A patch is a set of software changes that quickly resolves a bug or security vulnerability in software currently in use. A patch is also called a “fix” or “bugfix.” It dates back to the time when data was stored on punched cards: at that time, patches were used to “patch in” individual holes cut out in punched cards. Available patches are usually offered for download on the software manufacturer’s website or are installed automatically (or with consent) to the software. A changelog, which is often included, can be used to track exactly which bugs have been fixed.
For business software or operating systems such as Windows, a special management program is typically used to install patches. Many applications and operating systems have fixed update and patch cycles. For example, Microsoft usually releases patches for its products on the second Tuesday of each month, known as “Patch Tuesday.” The reason for this is to make it easier for administrators to plan and install updates. However, critical security patches are also made available outside the regular update cycle.
Good planning and clear processes when it comes to patching are the be-all and end-all for minimizing many cyber risks, especially when it comes to companies. IT departments should follow a clearly defined patch management process and keep track of the different measures required when patching.
It starts with an inventory to get an overview of the number and type of all endpoints (laptops, PCs, servers, and other devices) and the software installed on them.
The second step is to continuously monitor information about current security vulnerabilities and threats. The update and patch cycles of the software used should also be known.
Evaluation and planning
In the subsequent evaluation and planning phase, a risk analysis and prioritization must be carried out to determine which systems are currently most at risk and therefore need to be patched first. Because patching during live operation is always associated with risks such as malfunctions and system failures, it is advisable to conduct preliminary tests in a pilot environment. It is also possible to create a certain degree of protection with the help of rollback plans and recovery options in the event of malfunctions or compatibility problems.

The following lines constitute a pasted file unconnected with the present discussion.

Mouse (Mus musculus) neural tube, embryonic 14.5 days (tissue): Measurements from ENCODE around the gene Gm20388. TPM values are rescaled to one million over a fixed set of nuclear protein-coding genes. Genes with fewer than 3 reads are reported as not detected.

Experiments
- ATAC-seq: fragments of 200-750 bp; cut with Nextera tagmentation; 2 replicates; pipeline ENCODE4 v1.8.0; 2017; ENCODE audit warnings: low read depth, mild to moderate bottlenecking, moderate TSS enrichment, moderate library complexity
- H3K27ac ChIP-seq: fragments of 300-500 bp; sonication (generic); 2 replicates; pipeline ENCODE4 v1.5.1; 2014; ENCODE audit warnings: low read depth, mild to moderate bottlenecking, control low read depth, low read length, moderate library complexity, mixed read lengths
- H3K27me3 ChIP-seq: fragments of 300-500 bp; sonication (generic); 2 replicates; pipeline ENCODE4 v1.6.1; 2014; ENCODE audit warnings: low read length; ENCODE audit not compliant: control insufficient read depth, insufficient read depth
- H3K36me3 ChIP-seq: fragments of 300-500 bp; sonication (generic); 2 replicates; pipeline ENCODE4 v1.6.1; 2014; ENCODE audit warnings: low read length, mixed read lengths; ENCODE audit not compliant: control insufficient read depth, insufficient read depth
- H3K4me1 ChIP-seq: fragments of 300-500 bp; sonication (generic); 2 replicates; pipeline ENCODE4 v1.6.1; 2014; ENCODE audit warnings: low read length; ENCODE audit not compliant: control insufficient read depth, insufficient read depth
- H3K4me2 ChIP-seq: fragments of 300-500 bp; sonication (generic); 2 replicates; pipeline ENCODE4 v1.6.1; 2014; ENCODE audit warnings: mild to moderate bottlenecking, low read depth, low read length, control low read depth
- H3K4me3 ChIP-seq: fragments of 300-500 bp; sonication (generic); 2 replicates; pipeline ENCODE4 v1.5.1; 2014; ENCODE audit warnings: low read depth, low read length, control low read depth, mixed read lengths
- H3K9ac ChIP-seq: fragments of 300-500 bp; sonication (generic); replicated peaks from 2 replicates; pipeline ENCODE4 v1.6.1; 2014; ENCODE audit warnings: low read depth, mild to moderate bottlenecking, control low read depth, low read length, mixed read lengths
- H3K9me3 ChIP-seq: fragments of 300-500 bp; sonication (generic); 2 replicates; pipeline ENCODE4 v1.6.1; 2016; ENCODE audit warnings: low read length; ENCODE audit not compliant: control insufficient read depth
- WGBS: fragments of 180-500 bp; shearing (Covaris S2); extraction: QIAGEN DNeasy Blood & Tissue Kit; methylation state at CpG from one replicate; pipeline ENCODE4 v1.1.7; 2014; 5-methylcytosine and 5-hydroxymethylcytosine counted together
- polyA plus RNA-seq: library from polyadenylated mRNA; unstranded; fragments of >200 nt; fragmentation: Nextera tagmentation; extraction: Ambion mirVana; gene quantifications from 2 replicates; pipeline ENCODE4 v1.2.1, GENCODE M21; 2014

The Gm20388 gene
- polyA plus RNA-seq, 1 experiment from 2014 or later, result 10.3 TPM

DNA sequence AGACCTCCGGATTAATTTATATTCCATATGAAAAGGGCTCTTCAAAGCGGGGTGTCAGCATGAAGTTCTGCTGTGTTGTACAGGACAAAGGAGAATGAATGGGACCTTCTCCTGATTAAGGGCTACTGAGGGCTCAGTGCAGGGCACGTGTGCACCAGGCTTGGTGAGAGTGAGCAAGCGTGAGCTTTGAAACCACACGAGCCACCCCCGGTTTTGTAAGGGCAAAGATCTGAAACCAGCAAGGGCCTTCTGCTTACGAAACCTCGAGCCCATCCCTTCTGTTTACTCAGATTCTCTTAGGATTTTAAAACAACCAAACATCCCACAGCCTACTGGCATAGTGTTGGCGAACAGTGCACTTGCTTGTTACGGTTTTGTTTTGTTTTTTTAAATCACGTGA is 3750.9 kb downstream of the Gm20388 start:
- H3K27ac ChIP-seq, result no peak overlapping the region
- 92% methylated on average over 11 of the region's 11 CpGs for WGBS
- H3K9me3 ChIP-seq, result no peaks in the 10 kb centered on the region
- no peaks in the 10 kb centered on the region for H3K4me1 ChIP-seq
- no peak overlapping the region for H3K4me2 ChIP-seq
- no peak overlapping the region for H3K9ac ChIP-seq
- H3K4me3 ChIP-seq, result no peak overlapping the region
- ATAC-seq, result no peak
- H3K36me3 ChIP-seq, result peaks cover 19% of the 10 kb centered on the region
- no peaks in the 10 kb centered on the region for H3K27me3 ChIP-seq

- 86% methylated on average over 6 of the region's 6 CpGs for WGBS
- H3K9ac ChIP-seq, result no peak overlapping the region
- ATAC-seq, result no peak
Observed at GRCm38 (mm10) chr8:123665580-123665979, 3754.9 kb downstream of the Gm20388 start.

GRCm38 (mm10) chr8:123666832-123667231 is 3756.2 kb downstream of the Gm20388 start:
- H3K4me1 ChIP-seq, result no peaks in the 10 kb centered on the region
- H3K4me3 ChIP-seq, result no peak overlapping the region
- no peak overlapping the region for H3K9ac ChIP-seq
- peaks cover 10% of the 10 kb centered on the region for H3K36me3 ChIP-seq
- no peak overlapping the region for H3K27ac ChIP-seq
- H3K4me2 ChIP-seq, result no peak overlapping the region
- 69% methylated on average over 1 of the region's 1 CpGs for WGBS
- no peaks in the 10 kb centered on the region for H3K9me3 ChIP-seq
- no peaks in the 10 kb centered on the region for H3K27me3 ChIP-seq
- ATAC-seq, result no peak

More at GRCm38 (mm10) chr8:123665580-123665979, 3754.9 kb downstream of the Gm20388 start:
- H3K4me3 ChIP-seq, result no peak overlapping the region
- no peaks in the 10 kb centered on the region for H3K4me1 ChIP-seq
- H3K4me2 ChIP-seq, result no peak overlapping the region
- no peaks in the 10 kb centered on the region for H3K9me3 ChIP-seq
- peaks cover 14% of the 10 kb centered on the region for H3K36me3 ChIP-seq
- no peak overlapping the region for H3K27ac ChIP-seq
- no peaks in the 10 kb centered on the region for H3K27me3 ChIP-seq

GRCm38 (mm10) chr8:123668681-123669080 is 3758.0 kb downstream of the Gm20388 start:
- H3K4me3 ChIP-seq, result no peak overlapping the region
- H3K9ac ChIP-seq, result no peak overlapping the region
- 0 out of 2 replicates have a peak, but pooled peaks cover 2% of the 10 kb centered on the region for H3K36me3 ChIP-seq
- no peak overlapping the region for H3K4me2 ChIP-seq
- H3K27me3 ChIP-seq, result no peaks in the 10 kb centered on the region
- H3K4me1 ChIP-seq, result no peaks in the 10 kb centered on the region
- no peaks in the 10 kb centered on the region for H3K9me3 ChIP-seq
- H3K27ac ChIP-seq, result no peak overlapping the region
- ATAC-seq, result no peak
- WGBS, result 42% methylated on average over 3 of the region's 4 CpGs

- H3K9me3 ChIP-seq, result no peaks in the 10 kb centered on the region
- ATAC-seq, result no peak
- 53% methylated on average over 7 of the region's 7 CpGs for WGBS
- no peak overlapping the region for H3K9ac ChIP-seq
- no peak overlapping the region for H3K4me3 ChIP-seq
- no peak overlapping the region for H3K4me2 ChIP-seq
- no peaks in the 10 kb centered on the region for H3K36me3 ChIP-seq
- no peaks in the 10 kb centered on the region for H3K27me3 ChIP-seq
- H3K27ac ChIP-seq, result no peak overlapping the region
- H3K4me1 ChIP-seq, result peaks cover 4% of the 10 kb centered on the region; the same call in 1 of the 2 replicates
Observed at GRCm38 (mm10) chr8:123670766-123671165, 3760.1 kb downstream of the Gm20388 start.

Once the rollout has been planned, the patches can be distributed and installed. Afterward, the effects must be checked in detail to assess whether the process was successful. A final evaluation of the deployment process allows it to be continuously optimized.
Using a patch management platform, necessary patches can be installed and monitored centrally and throughout the company. An automated patch management system independently checks software used in the company for vulnerabilities and provides information about available security updates, which are then installed automatically. Not only does this make the patching process more efficient, but it also makes it faster. Every minute counts, especially when there is an acute threat. Reports can be checked to verify the success of the installation. If something goes wrong and a patch causes unexpected problems, it can be reversed by the patch management solution.
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